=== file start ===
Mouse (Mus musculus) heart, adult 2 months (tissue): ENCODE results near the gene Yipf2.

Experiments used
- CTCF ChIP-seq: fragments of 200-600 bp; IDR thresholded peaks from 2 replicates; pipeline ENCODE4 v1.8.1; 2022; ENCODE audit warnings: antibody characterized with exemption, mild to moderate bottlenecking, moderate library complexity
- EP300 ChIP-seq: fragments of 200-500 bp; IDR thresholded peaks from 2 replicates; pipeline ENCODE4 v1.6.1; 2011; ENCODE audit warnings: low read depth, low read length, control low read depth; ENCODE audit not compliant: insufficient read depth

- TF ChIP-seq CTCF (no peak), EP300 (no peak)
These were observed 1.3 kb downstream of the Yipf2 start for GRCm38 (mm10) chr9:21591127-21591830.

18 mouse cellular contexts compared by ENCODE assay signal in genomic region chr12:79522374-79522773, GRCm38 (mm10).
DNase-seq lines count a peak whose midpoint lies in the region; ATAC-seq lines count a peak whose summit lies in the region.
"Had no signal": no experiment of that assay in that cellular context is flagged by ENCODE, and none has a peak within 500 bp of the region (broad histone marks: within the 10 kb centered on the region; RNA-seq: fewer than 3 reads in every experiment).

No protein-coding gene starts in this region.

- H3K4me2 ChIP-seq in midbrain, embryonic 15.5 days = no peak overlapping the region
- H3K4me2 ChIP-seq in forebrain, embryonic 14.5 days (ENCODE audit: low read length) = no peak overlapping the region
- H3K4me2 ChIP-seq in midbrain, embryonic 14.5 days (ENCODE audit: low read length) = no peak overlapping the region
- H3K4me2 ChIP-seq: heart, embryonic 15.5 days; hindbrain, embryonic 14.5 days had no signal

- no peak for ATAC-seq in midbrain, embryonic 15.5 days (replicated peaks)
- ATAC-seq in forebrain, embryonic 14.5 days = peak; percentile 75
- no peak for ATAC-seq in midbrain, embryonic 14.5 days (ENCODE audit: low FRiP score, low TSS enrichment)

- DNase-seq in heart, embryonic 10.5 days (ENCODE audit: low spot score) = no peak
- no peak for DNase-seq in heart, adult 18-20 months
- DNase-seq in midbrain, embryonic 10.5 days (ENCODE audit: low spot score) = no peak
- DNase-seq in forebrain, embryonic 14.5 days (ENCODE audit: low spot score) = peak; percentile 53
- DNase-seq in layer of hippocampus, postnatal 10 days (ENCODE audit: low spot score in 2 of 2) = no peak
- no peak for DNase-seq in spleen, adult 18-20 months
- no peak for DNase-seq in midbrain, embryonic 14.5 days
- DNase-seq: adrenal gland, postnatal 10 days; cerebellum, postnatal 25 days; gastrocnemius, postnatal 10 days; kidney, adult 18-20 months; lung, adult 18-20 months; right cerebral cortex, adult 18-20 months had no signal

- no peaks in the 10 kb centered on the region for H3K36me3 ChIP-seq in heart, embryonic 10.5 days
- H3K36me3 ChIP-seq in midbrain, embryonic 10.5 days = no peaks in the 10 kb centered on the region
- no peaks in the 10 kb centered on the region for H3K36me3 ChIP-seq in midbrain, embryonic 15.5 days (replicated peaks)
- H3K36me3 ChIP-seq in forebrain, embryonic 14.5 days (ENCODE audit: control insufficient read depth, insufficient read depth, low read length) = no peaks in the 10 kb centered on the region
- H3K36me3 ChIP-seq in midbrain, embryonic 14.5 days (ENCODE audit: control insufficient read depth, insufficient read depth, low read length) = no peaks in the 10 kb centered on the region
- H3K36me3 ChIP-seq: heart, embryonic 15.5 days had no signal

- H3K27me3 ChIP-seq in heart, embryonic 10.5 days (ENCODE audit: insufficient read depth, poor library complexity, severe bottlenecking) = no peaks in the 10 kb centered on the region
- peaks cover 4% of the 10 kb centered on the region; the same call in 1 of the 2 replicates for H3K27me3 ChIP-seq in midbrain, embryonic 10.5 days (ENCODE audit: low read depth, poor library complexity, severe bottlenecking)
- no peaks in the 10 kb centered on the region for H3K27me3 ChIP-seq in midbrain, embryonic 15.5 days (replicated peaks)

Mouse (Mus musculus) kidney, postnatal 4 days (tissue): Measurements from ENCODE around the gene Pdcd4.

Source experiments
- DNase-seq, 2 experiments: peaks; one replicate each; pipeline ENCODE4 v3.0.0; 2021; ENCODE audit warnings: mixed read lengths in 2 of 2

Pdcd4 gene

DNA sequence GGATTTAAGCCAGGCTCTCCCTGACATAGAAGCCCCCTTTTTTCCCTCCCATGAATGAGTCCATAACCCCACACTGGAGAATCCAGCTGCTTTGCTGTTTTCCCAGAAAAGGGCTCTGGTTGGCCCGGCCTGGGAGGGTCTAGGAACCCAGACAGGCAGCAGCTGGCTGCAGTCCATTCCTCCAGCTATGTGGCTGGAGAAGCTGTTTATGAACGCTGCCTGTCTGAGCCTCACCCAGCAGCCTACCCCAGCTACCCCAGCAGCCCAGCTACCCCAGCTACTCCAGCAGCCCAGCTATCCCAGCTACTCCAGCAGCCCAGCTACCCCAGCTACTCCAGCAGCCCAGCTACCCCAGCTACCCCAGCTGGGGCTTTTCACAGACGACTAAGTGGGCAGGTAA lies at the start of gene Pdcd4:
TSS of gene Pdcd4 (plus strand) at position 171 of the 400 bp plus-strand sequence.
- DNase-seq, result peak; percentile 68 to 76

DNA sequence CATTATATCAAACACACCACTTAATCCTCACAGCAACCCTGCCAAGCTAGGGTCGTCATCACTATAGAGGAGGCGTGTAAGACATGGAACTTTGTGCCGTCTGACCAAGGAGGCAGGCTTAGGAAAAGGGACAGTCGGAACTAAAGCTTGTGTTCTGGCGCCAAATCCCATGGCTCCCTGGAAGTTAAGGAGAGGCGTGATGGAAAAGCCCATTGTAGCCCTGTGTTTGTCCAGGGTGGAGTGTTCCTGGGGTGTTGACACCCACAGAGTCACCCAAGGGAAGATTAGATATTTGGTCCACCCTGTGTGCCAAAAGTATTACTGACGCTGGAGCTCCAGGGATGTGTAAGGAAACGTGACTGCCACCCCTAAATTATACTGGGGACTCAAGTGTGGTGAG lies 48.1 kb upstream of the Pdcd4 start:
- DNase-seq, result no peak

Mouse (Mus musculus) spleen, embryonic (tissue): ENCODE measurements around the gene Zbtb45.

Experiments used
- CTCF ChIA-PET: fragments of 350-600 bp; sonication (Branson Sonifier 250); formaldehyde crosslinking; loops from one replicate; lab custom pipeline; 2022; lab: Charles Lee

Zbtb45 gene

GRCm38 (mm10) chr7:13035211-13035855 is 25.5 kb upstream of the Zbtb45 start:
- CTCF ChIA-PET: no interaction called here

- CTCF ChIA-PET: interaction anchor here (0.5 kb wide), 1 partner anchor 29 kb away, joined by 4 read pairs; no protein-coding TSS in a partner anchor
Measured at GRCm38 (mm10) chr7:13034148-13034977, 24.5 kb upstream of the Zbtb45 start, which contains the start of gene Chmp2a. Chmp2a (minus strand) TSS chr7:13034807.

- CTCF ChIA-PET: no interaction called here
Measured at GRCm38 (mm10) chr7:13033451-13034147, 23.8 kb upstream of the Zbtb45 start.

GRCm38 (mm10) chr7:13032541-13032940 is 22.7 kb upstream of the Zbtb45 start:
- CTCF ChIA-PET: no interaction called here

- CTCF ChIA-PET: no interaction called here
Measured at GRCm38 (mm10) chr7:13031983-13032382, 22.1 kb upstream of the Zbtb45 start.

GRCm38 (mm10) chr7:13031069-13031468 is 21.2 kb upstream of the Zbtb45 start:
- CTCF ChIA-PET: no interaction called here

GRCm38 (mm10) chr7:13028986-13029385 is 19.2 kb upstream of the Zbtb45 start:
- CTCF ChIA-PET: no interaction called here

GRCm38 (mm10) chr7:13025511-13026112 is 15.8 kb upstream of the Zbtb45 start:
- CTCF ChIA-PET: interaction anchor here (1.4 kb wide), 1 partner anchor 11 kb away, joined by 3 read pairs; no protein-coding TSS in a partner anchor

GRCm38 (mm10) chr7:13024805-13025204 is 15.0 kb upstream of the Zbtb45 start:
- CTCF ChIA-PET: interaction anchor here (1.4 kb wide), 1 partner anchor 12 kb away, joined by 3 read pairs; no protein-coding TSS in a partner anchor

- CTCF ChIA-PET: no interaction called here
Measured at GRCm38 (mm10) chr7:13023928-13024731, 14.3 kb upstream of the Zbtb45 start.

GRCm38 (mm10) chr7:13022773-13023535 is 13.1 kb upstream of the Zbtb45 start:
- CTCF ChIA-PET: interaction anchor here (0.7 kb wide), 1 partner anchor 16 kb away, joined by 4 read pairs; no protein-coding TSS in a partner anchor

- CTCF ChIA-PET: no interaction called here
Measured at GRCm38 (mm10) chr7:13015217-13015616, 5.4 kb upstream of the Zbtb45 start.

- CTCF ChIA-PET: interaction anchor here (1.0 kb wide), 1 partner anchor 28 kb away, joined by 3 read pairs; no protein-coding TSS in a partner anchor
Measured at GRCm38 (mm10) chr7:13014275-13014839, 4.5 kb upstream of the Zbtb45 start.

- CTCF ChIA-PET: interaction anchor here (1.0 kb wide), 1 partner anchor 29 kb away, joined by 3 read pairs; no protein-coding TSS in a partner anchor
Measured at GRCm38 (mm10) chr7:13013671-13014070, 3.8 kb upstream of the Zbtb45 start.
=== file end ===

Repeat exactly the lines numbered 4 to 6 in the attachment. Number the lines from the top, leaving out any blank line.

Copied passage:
- EP300 ChIP-seq: fragments of 200-500 bp; IDR thresholded peaks from 2 replicates; pipeline ENCODE4 v1.6.1; 2011; ENCODE audit warnings: low read depth, low read length, control low read depth; ENCODE audit not compliant: insufficient read depth

- TF ChIP-seq CTCF (no peak), EP300 (no peak)
These were observed 1.3 kb downstream of the Yipf2 start for GRCm38 (mm10) chr9:21591127-21591830.